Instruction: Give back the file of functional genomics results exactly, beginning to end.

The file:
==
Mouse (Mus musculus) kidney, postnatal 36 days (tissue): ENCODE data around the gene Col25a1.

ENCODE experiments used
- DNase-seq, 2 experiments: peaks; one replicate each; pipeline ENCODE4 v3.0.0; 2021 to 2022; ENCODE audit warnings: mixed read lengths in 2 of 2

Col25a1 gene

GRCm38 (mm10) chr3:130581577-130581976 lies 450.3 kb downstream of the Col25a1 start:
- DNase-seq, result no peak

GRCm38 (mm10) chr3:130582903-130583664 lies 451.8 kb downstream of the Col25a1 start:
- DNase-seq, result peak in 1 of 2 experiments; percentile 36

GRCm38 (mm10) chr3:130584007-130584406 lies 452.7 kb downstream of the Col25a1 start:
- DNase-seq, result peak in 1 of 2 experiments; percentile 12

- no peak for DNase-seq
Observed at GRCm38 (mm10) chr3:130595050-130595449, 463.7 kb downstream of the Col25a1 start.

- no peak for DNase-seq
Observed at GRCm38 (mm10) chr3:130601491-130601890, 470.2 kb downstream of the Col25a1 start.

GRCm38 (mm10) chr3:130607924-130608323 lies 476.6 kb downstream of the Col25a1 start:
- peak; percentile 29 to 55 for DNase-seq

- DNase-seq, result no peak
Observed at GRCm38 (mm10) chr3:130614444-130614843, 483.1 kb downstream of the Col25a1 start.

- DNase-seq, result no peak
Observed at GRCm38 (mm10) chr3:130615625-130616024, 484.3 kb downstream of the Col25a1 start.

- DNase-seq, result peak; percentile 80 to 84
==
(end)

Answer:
Mouse (Mus musculus) kidney, postnatal 36 days (tissue): ENCODE data around the gene Col25a1.

ENCODE experiments used
- DNase-seq, 2 experiments: peaks; one replicate each; pipeline ENCODE4 v3.0.0; 2021 to 2022; ENCODE audit warnings: mixed read lengths in 2 of 2

Col25a1 gene

GRCm38 (mm10) chr3:130581577-130581976 lies 450.3 kb downstream of the Col25a1 start:
- DNase-seq, result no peak

GRCm38 (mm10) chr3:130582903-130583664 lies 451.8 kb downstream of the Col25a1 start:
- DNase-seq, result peak in 1 of 2 experiments; percentile 36

GRCm38 (mm10) chr3:130584007-130584406 lies 452.7 kb downstream of the Col25a1 start:
- DNase-seq, result peak in 1 of 2 experiments; percentile 12

- no peak for DNase-seq
Observed at GRCm38 (mm10) chr3:130595050-130595449, 463.7 kb downstream of the Col25a1 start.

- no peak for DNase-seq
Observed at GRCm38 (mm10) chr3:130601491-130601890, 470.2 kb downstream of the Col25a1 start.

GRCm38 (mm10) chr3:130607924-130608323 lies 476.6 kb downstream of the Col25a1 start:
- peak; percentile 29 to 55 for DNase-seq

- DNase-seq, result no peak
Observed at GRCm38 (mm10) chr3:130614444-130614843, 483.1 kb downstream of the Col25a1 start.

- DNase-seq, result no peak
Observed at GRCm38 (mm10) chr3:130615625-130616024, 484.3 kb downstream of the Col25a1 start.

- DNase-seq, result peak; percentile 80 to 84